Yes, Virginia, hoverboards are real. At least, that’s what this viral video would have you believe:
The commercial is so slickly produced, so laden with earnest celebrities, and so emphatic in its promises that the hoverboard is “real” that, for a moment, it almost convinced even me—and I, of all people, ought to know better. Even if the tech bloggers weren’t taken in—TechCrunch’s Darrell Etherington was among the first to debunk—it’s bound to hoodwink gullible kids around the world who want nothing more than to believe that they really can fly, through the miracles of science and technology.
Some hoaxes are funny. Some deftly satirize some aspect of our culture. Some, like the computer-generated gibberish papers that made it into scientific journals, cleverly expose dangerously low institutional standards.
But other hoaxes—and these disproportionately tend to fall into the “viral marketing stunt” category—amount to nothing but cynical exploitation of humans’ tendency to believe other humans when they say something is true. As my colleague Daniel Engber wrote of Jimmy Kimmel’s “twerk fail” hoax:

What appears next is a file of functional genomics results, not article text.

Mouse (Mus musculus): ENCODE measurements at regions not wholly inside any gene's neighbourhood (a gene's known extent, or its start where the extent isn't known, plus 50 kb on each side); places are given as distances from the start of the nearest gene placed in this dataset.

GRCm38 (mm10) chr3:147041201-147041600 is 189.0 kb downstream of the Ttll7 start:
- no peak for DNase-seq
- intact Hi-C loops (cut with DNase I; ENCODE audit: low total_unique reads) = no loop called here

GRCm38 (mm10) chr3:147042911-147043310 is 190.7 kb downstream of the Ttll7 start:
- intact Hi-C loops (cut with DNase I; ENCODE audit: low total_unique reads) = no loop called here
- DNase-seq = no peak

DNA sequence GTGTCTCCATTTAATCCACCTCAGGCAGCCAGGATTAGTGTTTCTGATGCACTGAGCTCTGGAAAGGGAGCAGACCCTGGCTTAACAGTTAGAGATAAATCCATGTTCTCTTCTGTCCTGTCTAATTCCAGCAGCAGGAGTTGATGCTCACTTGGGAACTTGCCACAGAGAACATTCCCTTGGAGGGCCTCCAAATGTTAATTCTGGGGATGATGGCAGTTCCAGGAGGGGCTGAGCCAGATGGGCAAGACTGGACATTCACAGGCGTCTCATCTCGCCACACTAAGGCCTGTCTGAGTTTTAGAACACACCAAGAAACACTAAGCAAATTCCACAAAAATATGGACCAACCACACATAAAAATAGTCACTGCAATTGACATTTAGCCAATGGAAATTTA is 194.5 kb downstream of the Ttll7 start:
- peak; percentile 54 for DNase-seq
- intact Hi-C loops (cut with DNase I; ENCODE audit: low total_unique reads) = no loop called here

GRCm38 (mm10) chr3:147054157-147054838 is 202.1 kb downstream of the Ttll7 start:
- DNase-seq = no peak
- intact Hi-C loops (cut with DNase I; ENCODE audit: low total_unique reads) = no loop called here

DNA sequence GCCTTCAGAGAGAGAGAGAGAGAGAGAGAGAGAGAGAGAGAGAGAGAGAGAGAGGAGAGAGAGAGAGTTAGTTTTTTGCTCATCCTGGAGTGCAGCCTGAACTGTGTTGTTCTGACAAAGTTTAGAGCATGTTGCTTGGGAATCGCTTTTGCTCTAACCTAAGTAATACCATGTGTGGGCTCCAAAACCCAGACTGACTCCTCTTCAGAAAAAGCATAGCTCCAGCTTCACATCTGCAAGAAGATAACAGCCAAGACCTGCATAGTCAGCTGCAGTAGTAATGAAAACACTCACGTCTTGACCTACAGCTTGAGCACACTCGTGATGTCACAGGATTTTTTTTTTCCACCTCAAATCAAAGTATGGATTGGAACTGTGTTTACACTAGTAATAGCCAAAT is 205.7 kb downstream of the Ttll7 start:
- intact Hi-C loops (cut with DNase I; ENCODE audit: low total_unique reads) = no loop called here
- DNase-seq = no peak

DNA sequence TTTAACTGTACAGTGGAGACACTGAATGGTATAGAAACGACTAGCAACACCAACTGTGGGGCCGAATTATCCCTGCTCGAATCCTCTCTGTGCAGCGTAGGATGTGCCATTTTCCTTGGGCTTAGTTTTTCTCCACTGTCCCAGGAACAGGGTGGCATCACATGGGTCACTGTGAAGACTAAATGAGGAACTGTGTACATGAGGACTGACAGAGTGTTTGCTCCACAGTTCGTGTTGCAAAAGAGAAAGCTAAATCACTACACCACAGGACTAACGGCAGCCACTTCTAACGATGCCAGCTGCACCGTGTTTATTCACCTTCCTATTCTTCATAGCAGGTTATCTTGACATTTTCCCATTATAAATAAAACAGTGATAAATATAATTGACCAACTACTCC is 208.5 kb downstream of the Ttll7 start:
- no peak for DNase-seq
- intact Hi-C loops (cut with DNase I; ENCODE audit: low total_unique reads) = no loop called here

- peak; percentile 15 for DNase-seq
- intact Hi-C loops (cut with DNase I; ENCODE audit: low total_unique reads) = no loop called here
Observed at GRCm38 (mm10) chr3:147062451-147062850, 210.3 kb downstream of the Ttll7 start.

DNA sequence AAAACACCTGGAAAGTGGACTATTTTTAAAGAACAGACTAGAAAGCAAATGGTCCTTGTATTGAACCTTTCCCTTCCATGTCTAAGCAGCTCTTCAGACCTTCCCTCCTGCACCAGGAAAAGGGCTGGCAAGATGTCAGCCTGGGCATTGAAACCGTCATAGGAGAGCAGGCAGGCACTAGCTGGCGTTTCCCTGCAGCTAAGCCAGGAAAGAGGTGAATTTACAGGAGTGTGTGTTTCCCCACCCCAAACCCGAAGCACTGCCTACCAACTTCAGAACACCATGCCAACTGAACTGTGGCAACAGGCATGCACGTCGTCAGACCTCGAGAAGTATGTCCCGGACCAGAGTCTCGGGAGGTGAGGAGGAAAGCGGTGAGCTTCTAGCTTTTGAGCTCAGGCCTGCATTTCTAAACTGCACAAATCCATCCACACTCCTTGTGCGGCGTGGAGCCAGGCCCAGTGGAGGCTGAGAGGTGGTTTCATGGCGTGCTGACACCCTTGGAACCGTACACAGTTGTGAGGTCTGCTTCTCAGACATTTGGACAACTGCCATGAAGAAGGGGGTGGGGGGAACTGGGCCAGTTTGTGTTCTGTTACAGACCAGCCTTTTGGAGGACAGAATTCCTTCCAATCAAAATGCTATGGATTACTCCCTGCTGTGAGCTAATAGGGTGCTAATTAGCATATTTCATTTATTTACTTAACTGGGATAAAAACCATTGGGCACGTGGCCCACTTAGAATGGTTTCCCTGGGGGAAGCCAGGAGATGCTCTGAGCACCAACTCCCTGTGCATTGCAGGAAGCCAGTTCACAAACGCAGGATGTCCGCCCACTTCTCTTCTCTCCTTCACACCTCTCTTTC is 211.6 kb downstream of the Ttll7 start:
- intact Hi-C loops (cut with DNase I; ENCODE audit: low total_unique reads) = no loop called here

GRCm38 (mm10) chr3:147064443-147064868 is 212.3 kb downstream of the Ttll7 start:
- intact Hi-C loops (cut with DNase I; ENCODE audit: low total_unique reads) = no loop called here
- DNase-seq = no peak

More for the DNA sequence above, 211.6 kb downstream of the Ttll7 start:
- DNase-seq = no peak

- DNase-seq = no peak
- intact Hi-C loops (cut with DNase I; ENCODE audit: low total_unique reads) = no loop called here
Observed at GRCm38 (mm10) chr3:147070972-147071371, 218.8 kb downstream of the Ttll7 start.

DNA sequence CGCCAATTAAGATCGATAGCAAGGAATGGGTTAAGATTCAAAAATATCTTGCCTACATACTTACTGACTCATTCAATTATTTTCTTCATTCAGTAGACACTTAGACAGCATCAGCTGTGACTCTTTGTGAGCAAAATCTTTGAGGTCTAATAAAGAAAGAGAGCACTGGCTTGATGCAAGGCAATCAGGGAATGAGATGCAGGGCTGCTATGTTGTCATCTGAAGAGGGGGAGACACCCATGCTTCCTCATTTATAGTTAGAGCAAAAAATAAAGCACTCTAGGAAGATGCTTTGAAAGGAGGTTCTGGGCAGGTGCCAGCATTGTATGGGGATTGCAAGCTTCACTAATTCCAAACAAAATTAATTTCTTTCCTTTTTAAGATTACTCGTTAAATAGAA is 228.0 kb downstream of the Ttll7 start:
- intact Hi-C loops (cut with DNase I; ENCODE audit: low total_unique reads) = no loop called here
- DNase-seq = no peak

It’s a hostile, self-promoting act—a covert ad for Jimmy Kimmel Live—rendered as ironic acid that corrodes our sense of wonder. If the Web provides a cabinet of curiosities, full of freakish baubles of humanity, the hoaxer smashes it to bits, then counts his money while he preens atop the rubble.
That goes double for this one. Whatever the video’s intent, its primary achievement is to leave young people feeling a little more jaded than they were before. Is that really what you want, Christopher Lloyd?
A clever hoax invites you to believe; a bad one has to beg. This one crosses that line at precisely the 58-second mark, when it displays the following screen:
It’s one thing to tell a gullible kid there’s a Santa Claus. This is more like telling her there’s a Santa Claus, and then saying, “No, seriously, I promise to you that I am not lying. Santa Claus is completely real.” And then bringing in celebrities, at huge cost, to attest to Santa Claus’s existence. And then, presumably, getting around to admitting that Santa is fake after all, and that the whole thing was a stunt to grab her attention so you could sell her something.
We don’t yet know exactly who orchestrated this video or to what end, although there are some clues. Some have speculated that it’s viral marketing for a new Nike product, Tony Hawk video game, Back to the Future Movie, or even a Back to the Future musical. Whatever it is, two things are clear: It’s not a hoverboard, and we’re not buying it—in any sense of the phrase.
Previously in Slate: